That Old Jelling Magic

Before yesterday, the Browns defense had not looked like world-beaters. In the opener, the defense got gashed by Patrick Mahomes and the Kansas City Chiefs–which has happened to a lot of teams over the past few years, of course–but it also gave up a lot of yards to second- and third-string quarterbacks in a second-game win against the Houston Texans.

After the Texans game, some Browns Backers wondered whether the defense was going to be a persistent weak spot for a team that has very high hopes. Other, more patient fans noted that the defense included a lot of new players and argued that everyone needed to take a deep breath and give the D some time to “jell.”

(If, like me, you are a word geek and wonder whether the correct word is “gel” or “jell,” wonder no longer: The Grammarist website says that “gel,” used as a verb, means to form something into a gel, whereas “jell” can be used to describe something becoming firmer or the process of a group of people coming together to work in harmony. “Jell” therefore is the more apt choice in this context, although neither word seems like a great choice to describe a stout NFL defense that would prefer to be seen as a stone wall, as opposed to gelatin or jelly.)

Yesterday the Browns D took a big step forward in the jelling department in a 26-6 win over the Chicago Bears. The Browns had nine sacks, with Myles Garrett alone getting a franchise-record 4 1/2, never let the Bears’ rookie quarterback Justin Fields catch his breath, and held Chicago to 68 yards passing (1 total yard, if you subtract the sack yards) and 46 yards rushing. Chicago scored only because the Browns gave them the ball in great field position and due to a sketchy pass interference call, but in both instances the defense stiffened and held the Bears to two field goals. In the meantime, the Browns offense wore down the tough Chicago defense and put up enough points to get a very nice win.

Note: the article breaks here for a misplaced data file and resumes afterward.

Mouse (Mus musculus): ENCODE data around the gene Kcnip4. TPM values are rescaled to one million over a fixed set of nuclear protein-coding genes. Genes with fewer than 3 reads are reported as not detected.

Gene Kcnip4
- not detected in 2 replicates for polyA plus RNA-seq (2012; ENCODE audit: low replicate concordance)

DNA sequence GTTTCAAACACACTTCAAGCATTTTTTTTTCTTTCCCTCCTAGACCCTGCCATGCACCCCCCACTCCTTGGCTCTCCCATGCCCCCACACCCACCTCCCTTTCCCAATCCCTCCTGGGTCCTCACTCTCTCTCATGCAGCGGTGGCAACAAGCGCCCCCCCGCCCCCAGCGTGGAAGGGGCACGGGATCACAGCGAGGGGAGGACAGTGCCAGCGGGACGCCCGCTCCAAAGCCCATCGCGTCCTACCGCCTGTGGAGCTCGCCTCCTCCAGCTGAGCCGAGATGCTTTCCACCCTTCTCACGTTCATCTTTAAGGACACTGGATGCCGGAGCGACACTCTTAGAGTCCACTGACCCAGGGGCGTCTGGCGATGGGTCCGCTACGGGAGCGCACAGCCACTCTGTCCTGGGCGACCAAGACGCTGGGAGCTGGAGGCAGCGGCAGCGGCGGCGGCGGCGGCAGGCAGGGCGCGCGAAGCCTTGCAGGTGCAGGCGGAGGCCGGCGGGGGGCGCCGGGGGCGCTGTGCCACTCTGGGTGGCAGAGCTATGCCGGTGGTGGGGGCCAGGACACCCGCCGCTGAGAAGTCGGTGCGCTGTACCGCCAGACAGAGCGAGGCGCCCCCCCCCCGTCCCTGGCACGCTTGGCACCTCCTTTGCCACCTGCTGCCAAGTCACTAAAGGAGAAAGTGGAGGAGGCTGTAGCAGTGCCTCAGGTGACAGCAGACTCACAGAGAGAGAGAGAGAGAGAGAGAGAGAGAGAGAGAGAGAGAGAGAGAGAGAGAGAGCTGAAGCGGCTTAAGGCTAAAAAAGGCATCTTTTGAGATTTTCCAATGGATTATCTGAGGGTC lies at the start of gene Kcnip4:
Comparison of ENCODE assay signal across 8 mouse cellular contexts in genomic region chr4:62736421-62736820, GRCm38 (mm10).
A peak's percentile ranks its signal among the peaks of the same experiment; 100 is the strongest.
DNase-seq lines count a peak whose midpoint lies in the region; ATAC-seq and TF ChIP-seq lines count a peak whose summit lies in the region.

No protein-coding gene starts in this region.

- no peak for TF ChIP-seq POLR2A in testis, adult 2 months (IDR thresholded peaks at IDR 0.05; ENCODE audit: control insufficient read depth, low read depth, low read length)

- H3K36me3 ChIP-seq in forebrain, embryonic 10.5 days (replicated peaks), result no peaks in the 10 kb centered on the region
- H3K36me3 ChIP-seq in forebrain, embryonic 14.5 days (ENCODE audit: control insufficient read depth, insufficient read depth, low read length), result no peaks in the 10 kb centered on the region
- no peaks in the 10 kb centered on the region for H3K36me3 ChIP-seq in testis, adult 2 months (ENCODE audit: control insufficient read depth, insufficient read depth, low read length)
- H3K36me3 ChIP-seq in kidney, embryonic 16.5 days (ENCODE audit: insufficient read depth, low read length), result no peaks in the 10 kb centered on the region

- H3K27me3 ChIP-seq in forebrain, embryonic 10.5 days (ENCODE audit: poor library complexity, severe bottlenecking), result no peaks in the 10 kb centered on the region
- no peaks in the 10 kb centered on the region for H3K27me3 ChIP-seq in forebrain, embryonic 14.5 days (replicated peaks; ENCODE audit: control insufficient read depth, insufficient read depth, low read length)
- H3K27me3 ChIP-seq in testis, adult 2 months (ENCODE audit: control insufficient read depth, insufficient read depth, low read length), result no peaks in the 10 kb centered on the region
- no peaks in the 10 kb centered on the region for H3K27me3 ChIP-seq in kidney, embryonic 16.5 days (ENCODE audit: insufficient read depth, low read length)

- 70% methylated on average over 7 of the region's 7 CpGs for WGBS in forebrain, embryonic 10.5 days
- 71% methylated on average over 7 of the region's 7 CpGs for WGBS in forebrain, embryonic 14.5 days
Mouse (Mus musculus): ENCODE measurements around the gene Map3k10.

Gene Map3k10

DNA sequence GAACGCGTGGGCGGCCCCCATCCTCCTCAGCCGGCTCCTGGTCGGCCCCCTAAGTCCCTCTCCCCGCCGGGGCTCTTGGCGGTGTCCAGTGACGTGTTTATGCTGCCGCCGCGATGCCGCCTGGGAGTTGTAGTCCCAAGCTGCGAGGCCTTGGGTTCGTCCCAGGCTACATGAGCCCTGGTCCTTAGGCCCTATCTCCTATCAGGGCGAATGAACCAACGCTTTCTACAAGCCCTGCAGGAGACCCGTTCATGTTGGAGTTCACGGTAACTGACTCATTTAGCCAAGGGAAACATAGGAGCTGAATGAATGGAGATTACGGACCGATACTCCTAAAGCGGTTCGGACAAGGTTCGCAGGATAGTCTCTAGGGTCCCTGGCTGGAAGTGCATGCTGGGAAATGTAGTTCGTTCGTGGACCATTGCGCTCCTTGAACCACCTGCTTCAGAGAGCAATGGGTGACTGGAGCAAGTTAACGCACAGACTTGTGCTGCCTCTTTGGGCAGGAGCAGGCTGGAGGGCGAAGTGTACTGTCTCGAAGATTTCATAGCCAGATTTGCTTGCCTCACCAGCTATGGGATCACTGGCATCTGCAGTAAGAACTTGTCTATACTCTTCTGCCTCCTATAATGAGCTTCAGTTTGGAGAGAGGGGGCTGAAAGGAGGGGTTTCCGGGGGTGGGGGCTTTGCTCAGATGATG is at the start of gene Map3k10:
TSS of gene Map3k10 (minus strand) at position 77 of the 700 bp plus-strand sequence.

I’m not ready to say that the Browns are an elite defensive unit; the Bears offensive line isn’t very good, and the Browns were facing a rookie QB starting his first game. Nevertheless, the indicators yesterday were very positive. Garrett is always a handful, but Jadeveon Clowney and the rest of the defensive line was in the Bears offensive backfield all day long, too. In the NFL, getting pressure on the quarterback is an essential element of defensive success. Another positive sign was the play of two rookies, Jeremiah Owusu-Koramoah and Greg Newsome II. O-K, who was drafted to bring speed to the defense, was all over the field and had four tackles, a half sack, and two pass break-ups, and Newsome, who was the Browns’ top pick, had three tackles and a nice play on a pass. When your rookies appear to be getting the scheme and making contributions, that’s a big step in the jelling department.

Jell on, Browns! And let’s see where the jelling process takes us.

Baby Steps

Through the first seven games of the season, Ohio State has established that it’s not the most dominating team in college football history.  It sounds silly, but the expectations before the season started were so high that’s how the team was being measured.

Still, the Buckeyes now stand at 7-0, and last night they hung a pretty convincing win on Penn State, beating the Nittany Lions 38-10.  And if you are an Ohio State fan, you can be forgiven for looking for little signs that the team is improving.  I think the signs are there.